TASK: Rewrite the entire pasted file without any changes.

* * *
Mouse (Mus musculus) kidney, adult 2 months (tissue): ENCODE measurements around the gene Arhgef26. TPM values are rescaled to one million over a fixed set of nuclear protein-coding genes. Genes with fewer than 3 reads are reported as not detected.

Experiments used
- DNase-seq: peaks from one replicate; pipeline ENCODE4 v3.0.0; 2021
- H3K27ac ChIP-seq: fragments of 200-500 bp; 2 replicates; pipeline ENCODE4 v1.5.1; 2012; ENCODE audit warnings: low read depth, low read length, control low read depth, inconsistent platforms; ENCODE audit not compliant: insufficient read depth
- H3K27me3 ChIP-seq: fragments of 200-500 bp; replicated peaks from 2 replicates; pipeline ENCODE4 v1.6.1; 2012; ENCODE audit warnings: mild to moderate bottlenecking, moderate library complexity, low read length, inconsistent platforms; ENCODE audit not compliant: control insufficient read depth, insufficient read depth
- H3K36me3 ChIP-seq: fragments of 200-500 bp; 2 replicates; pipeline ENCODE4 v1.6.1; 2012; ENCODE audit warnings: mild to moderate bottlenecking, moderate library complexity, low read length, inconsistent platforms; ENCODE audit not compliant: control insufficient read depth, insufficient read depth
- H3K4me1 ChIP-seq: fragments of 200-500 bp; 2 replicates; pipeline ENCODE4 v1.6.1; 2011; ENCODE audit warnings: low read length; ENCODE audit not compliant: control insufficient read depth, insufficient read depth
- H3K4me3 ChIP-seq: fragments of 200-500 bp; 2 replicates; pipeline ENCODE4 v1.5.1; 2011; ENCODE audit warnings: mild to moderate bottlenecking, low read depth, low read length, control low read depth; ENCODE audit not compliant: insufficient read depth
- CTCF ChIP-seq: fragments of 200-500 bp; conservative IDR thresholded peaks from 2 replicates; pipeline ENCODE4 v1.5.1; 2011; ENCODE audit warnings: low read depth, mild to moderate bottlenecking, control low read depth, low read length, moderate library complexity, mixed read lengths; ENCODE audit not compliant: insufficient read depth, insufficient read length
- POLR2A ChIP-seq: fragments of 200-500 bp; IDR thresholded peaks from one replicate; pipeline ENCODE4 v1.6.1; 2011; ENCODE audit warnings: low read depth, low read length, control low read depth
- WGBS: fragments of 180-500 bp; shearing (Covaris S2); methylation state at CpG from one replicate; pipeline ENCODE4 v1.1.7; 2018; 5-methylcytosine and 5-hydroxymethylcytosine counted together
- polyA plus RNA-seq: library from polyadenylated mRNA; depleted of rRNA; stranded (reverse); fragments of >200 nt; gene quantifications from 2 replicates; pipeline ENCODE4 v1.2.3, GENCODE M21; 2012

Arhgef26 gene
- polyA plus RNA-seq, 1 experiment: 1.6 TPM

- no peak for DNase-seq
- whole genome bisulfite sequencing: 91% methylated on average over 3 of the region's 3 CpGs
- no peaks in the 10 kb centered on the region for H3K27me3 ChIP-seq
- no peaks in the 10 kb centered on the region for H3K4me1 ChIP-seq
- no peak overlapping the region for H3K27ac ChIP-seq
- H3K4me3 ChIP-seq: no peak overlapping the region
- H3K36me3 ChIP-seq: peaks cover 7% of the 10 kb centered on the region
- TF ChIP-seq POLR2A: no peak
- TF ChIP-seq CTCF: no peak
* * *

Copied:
Mouse (Mus musculus) kidney, adult 2 months (tissue): ENCODE measurements around the gene Arhgef26. TPM values are rescaled to one million over a fixed set of nuclear protein-coding genes. Genes with fewer than 3 reads are reported as not detected.

Experiments used
- DNase-seq: peaks from one replicate; pipeline ENCODE4 v3.0.0; 2021
- H3K27ac ChIP-seq: fragments of 200-500 bp; 2 replicates; pipeline ENCODE4 v1.5.1; 2012; ENCODE audit warnings: low read depth, low read length, control low read depth, inconsistent platforms; ENCODE audit not compliant: insufficient read depth
- H3K27me3 ChIP-seq: fragments of 200-500 bp; replicated peaks from 2 replicates; pipeline ENCODE4 v1.6.1; 2012; ENCODE audit warnings: mild to moderate bottlenecking, moderate library complexity, low read length, inconsistent platforms; ENCODE audit not compliant: control insufficient read depth, insufficient read depth
- H3K36me3 ChIP-seq: fragments of 200-500 bp; 2 replicates; pipeline ENCODE4 v1.6.1; 2012; ENCODE audit warnings: mild to moderate bottlenecking, moderate library complexity, low read length, inconsistent platforms; ENCODE audit not compliant: control insufficient read depth, insufficient read depth
- H3K4me1 ChIP-seq: fragments of 200-500 bp; 2 replicates; pipeline ENCODE4 v1.6.1; 2011; ENCODE audit warnings: low read length; ENCODE audit not compliant: control insufficient read depth, insufficient read depth
- H3K4me3 ChIP-seq: fragments of 200-500 bp; 2 replicates; pipeline ENCODE4 v1.5.1; 2011; ENCODE audit warnings: mild to moderate bottlenecking, low read depth, low read length, control low read depth; ENCODE audit not compliant: insufficient read depth
- CTCF ChIP-seq: fragments of 200-500 bp; conservative IDR thresholded peaks from 2 replicates; pipeline ENCODE4 v1.5.1; 2011; ENCODE audit warnings: low read depth, mild to moderate bottlenecking, control low read depth, low read length, moderate library complexity, mixed read lengths; ENCODE audit not compliant: insufficient read depth, insufficient read length
- POLR2A ChIP-seq: fragments of 200-500 bp; IDR thresholded peaks from one replicate; pipeline ENCODE4 v1.6.1; 2011; ENCODE audit warnings: low read depth, low read length, control low read depth
- WGBS: fragments of 180-500 bp; shearing (Covaris S2); methylation state at CpG from one replicate; pipeline ENCODE4 v1.1.7; 2018; 5-methylcytosine and 5-hydroxymethylcytosine counted together
- polyA plus RNA-seq: library from polyadenylated mRNA; depleted of rRNA; stranded (reverse); fragments of >200 nt; gene quantifications from 2 replicates; pipeline ENCODE4 v1.2.3, GENCODE M21; 2012

Arhgef26 gene
- polyA plus RNA-seq, 1 experiment: 1.6 TPM

- no peak for DNase-seq
- whole genome bisulfite sequencing: 91% methylated on average over 3 of the region's 3 CpGs
- no peaks in the 10 kb centered on the region for H3K27me3 ChIP-seq
- no peaks in the 10 kb centered on the region for H3K4me1 ChIP-seq
- no peak overlapping the region for H3K27ac ChIP-seq
- H3K4me3 ChIP-seq: no peak overlapping the region
- H3K36me3 ChIP-seq: peaks cover 7% of the 10 kb centered on the region
- TF ChIP-seq POLR2A: no peak
- TF ChIP-seq CTCF: no peak